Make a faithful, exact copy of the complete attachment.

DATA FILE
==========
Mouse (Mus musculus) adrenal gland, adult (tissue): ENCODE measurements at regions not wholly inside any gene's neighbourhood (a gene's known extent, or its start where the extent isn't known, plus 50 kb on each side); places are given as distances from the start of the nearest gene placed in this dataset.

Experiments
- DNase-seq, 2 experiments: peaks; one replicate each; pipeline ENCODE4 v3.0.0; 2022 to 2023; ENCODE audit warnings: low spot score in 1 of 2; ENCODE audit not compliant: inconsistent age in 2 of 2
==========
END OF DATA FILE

Mouse (Mus musculus) adrenal gland, adult (tissue): ENCODE measurements at regions not wholly inside any gene's neighbourhood (a gene's known extent, or its start where the extent isn't known, plus 50 kb on each side); places are given as distances from the start of the nearest gene placed in this dataset.

Experiments
- DNase-seq, 2 experiments: peaks; one replicate each; pipeline ENCODE4 v3.0.0; 2022 to 2023; ENCODE audit warnings: low spot score in 1 of 2; ENCODE audit not compliant: inconsistent age in 2 of 2